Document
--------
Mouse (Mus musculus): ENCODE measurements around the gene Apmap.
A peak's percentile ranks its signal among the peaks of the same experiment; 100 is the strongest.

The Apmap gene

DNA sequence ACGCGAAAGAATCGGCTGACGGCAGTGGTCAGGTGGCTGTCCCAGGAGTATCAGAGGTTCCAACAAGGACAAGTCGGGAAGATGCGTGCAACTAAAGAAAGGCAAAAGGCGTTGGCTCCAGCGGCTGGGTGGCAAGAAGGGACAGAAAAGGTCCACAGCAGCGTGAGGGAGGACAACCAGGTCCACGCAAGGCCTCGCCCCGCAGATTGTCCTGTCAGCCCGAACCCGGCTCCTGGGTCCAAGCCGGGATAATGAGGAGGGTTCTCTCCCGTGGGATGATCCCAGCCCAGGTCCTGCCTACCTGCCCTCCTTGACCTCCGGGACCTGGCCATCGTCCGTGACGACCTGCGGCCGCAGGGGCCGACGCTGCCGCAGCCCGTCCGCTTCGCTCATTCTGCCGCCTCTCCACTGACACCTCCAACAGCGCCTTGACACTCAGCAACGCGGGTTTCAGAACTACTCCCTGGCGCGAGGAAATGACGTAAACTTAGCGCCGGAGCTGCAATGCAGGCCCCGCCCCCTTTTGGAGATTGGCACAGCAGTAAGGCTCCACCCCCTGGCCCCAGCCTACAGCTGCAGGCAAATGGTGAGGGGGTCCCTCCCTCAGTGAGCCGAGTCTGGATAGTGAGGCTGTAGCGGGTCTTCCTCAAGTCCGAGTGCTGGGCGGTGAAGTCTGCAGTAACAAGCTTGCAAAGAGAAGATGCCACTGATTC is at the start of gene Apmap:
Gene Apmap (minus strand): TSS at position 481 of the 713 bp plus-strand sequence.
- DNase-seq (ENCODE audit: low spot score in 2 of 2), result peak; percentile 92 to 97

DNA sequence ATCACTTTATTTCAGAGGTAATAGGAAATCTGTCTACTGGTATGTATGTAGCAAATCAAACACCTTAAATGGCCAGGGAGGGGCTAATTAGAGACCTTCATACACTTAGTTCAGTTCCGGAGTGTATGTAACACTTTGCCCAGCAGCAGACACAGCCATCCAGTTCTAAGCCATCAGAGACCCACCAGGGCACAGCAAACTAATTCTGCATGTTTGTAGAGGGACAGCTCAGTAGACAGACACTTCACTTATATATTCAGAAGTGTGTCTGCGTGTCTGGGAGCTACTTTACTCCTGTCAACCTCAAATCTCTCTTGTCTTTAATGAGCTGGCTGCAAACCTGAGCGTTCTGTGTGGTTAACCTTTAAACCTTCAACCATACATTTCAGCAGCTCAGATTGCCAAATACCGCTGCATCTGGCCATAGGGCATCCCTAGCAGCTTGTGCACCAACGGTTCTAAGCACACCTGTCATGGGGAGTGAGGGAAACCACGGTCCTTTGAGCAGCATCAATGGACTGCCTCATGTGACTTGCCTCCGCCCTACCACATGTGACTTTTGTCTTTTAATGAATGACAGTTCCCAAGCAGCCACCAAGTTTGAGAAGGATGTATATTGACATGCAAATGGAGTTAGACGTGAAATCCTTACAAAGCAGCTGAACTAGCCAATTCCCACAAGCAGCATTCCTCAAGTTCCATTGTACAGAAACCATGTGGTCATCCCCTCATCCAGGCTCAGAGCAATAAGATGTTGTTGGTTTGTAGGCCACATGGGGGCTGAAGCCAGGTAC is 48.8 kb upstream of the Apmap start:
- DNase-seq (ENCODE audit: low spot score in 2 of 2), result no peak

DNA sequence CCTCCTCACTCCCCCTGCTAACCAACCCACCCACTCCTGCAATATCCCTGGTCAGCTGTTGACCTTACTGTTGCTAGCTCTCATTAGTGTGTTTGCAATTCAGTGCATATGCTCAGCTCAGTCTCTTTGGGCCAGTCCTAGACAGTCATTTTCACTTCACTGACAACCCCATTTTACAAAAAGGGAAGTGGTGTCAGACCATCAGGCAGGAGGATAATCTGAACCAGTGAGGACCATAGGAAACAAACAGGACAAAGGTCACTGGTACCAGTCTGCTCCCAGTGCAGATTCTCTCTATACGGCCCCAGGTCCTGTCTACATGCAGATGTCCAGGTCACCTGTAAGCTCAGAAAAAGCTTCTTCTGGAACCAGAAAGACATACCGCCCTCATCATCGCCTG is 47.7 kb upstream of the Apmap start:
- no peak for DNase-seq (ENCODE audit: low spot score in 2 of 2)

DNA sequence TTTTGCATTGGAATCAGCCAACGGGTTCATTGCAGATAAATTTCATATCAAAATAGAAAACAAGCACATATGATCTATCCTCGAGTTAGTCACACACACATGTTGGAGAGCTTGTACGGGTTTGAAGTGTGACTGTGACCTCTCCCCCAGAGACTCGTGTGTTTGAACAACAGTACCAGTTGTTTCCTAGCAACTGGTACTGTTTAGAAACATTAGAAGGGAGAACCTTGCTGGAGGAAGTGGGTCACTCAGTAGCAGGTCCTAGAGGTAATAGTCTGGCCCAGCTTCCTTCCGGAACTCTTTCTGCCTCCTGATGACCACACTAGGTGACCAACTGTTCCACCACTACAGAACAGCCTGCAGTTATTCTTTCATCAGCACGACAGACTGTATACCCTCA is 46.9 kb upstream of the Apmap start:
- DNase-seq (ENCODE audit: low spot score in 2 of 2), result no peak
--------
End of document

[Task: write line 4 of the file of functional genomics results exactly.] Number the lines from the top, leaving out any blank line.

DNA sequence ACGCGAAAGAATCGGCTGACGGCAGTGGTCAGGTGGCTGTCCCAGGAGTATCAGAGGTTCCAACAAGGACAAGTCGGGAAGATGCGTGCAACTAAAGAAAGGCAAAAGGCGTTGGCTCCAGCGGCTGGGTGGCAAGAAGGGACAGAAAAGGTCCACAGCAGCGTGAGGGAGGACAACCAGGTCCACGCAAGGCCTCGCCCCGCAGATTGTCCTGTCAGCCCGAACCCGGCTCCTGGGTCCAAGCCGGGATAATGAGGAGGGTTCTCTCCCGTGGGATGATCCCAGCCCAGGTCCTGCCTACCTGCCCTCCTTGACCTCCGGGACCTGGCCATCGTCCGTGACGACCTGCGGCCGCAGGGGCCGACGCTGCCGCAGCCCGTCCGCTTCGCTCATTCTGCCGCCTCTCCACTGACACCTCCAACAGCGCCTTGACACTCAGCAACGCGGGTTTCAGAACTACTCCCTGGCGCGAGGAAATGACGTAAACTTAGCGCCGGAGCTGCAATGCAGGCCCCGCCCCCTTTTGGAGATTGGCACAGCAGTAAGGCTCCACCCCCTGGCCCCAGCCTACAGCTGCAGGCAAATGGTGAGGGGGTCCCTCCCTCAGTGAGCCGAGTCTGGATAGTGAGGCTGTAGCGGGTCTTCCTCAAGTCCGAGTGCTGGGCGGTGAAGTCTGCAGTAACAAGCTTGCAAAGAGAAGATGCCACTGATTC is at the start of gene Apmap: